View Full Version : Chinese Muslims arrested for studying Koran

News Update
16-08-05, 13:03
Published on TaipeiTimes


Chinese Muslims arrested for studying Koran

DRACONIAN STEPS: An Uighur woman and 37 of her students aged 7 to 20 have been detained without charge in China's latest crackdown in the name of counterterrorism

Tuesday, Aug 16, 2005,Page 5

Authorities in China's Muslim-majority Xinjiang region have detained a Uighur woman and 37 of her students, some as young as seven, for studying the Koran, a rights group said yesterday.

Aminan Momixi, 56, was teaching the Koran to the students aged between seven and 20 at her home on Aug. 1 when police burst in and arrested her, the German-based World Uighur Congress said.

Her students, most of whom were primary and secondary school pupils, were also arrested and some remain in detention, it said.

Police confiscated 23 copies of the Koran, 56 textbooks on the Koran, a hand-written manuscript and other religious materials, the organization said. Momixi was accused of "illegally possessing religious materials and subversive historical information," the congress said, adding that she had been denied access to a lawyer.

A police officer confirmed the detentions, and added, "This is our internal issue, we cannot disclose the reason."

The congress' spokesman Dilxat Raxit said some children had been released after parents paid fines of between 7,000 and 10,000 yuan (US$863 and US$1,233). He did not know how many were still detained.

"Some parents simply can't afford it. They live in the countryside and have to sell their cows and yaks to get their children out," he said.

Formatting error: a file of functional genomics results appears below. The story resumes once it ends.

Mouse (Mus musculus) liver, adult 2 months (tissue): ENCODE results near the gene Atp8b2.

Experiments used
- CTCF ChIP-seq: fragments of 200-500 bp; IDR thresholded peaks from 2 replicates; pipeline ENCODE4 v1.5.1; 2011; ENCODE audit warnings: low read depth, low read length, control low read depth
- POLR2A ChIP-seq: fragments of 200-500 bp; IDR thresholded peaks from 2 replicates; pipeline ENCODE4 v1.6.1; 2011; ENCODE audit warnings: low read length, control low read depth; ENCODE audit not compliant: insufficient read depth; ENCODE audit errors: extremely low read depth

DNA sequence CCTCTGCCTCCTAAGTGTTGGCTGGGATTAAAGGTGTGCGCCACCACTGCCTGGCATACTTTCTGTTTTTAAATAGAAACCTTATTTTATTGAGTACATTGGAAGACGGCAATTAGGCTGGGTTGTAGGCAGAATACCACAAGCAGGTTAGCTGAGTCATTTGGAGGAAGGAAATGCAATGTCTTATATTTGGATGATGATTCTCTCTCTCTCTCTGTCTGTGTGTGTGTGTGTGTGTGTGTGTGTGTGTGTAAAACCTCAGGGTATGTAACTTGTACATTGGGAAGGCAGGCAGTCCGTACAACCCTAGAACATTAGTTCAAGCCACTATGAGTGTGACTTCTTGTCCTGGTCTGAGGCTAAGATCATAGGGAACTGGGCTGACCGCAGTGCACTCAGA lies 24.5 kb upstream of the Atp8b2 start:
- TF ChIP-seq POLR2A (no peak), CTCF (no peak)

Raxit said the parents just wanted their children to learn moral values which the Koran taught them. China bans all religious activities outside state control.

"They just want their children to learn the Koran, the most basic religious knowledge, during the summer holiday," he said.

Uighurs are a Turkish-speaking minority of 8 million whose traditional homeland lies in the oil-rich Xinjiang Uighur Autonomous Region in northwestern China.

Xinjiang has been autonomous since 1955 but continues to be the subject of crackdowns by Chinese authorities, who have been accused by rights groups of religious repression against Uighurs in the name of counter-terrorism efforts.

Raxit denied that Muslim religious education leads to terrorism.

"It has no link to that whatsoever. What have seven-year-old children got to do with terrorism?" he said.

In a 114-page report released this year, Human Rights Watch and Human Rights in China said Chinese policy in Xinjiang "denies Uighurs religious freedom, and by extension freedom of association, assembly, and expression."

"Uighurs are seen by Beijing as an ethno-nationalist threat to the Chinese state," said Sharon Hom, executive director of Human Rights in China.

"As Islam is perceived as underpinning Uighur ethnic identity, China has taken draconian steps to smother Islam as a means of subordinating Uighur nationalist sentiment," she said.

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